An Elamite Inscribed Brick

New Aquisitions

By: Philip Jones

Originally Published in 2014

View PDF

The brick measures 14.5 X 14.0 X 3.5 inches and weighs 34 pounds. UPM Object #2013-23-1.
The brick measures 14.5 X 14.0 X 3.5 inches and weighs 34 pounds. UPM Object #2013-23-1.

The Babylonian Section’s newest acquisition, a large baked brick with a stamped inscription, illuminates an era of social and religious upheaval throughout the ancient Near East. The inscription is a standard one that celebrates Untash-Napirisha, king of Elam, in what is now Southwest Iran, from ca. 1275–1240 BCE. As translated, it reads (following Dan Potts [1999]):

“I, Untash-Napirisha, son of Humban-Numena, king of Anshan and Susa, desirous that my life be continually one of prosperity, that
the extinction of my lineage not be granted when it shall be judged (?), with this intention I built a temple of baked bricks, a high temple of glazed bricks; I gave it to the god Inshushinak of the Sacred Precinct. I raised a ziggurat. May the work which I created, as an offering, be agreeable to Inshushinak!”

The provenance of the brick is unknown, but Untash-Napirisha built ziggurats at both Susa, the traditional capital of Elam, and at a new foundation he named “City of Untash-Napirisha” (modern Choga Zanbil). Both were built of mud brick with an outer layer of baked bricks. Every 11th row of outer bricks was stamped with an inscription. These were in the Elamite language, but written using Mesopotamian cuneiform. Only the few scribes would have been able to read them.

Both ziggurats were originally dedicated to Inshushinak, patron god of Susa. However, at his new capital, the king soon changed his plans. Like many other monarchs in the Late Bronze Age Near East, he ruled an increasingly complex state with age-old traditions that often impeded administrative innovation. Specifically, he struggled to integrate the highland region of Anshan into a kingdom centered on the Susiana Plain. Although his new city was in the lowlands, he provided it with shrines to the major gods from all parts of his kingdom. Most dramatically, he tore down his first ziggurat there and replaced it with a much more ambitious one that became the largest such structure built in the ancient Near East. He then dedicated it to both Inshushinak and Napirisha, chief god of the highlands of Anshan.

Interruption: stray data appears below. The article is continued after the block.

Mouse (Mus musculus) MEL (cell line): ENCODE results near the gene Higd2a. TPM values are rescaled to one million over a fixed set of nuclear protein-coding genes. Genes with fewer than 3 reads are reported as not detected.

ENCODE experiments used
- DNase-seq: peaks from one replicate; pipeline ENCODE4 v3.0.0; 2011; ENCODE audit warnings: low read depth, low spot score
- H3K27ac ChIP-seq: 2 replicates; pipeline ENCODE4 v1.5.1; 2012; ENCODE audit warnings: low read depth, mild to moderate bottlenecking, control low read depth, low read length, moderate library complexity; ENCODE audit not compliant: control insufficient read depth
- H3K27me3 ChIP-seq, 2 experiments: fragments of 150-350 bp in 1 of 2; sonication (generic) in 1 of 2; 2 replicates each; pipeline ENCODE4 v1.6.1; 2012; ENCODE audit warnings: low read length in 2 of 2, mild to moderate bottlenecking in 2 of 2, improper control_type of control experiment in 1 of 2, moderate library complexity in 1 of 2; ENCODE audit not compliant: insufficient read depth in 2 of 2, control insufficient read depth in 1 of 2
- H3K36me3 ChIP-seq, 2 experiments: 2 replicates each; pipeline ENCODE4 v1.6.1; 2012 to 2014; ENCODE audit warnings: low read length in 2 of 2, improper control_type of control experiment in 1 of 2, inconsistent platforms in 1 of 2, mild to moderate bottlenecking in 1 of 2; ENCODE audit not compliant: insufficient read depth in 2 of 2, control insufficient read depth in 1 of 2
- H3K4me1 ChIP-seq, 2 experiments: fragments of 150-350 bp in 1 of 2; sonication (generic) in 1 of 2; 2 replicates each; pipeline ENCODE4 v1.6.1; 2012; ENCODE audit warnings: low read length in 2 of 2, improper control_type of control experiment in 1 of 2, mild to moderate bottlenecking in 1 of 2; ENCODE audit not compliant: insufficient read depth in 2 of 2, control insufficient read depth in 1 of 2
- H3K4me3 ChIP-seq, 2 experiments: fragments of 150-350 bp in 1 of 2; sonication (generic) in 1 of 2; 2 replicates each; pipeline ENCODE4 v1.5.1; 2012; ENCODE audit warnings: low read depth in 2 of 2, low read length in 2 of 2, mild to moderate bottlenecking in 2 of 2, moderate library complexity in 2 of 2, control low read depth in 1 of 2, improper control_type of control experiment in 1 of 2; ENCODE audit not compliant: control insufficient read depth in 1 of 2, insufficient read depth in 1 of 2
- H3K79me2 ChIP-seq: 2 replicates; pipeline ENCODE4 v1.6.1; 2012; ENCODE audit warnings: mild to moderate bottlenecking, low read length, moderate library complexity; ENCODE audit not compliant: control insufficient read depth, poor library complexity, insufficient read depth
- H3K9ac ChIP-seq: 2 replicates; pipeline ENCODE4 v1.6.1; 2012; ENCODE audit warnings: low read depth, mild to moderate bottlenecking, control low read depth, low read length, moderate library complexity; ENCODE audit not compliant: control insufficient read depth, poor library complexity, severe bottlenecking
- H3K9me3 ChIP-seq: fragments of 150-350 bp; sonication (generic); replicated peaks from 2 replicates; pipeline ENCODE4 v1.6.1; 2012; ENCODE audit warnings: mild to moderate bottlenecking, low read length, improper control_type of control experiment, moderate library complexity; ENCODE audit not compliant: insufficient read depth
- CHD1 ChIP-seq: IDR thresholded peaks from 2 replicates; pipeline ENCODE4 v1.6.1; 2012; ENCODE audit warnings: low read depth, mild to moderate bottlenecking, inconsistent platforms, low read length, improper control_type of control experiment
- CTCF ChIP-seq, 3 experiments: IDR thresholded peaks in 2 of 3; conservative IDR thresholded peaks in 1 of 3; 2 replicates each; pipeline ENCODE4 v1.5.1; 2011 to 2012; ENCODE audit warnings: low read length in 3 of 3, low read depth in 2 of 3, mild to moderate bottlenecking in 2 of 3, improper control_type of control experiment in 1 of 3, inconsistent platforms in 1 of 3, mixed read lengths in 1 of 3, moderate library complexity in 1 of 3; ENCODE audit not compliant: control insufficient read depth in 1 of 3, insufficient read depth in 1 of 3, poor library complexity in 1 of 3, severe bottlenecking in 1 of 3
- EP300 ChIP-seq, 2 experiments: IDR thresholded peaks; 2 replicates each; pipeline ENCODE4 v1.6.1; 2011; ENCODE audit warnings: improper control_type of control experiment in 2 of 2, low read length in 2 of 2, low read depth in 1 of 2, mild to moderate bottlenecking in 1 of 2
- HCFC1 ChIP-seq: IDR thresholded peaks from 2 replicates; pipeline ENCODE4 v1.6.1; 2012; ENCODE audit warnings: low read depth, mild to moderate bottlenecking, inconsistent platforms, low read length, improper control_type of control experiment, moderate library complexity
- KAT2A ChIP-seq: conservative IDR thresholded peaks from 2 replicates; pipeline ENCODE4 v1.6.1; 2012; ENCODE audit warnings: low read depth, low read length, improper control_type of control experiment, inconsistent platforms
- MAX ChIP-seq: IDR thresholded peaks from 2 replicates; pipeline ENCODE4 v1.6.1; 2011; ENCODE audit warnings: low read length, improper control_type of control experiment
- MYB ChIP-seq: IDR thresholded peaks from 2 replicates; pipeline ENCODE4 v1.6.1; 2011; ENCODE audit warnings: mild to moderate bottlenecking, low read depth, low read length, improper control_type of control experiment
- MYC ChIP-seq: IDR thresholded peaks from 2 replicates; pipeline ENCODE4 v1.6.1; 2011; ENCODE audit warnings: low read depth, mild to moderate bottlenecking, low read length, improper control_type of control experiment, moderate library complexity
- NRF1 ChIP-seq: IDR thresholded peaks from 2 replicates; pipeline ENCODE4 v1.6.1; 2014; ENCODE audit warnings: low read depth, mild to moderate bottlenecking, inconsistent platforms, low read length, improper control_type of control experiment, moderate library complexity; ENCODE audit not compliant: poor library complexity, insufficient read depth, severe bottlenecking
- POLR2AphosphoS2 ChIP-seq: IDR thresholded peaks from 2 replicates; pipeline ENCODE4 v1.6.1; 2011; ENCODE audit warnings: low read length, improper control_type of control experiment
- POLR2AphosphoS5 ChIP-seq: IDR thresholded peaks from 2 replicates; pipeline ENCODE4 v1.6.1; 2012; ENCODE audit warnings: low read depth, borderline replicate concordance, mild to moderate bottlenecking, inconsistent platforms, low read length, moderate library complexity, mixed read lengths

Untash-Napirisha’s success in creating a new focal point for his kingdom is debatable. Elamite unity and power would be a feature of Near Eastern politics over the next century and a half, but the gravitational pull of the old capital proved too strong. After the death of its founder, the City of Untash-Napirisha was virtually abandoned.

The brick was a gift of Tenley M. and Rouyan V. Jones.

Cite This Article

Jones, Philip. "An Elamite Inscribed Brick." Expedition Magazine 56, no. 3 (December, 2014): -. Accessed April 13, 2024.

This digitized article is presented here as a historical reference and may not reflect the current views of the Penn Museum.

Report problems and issues to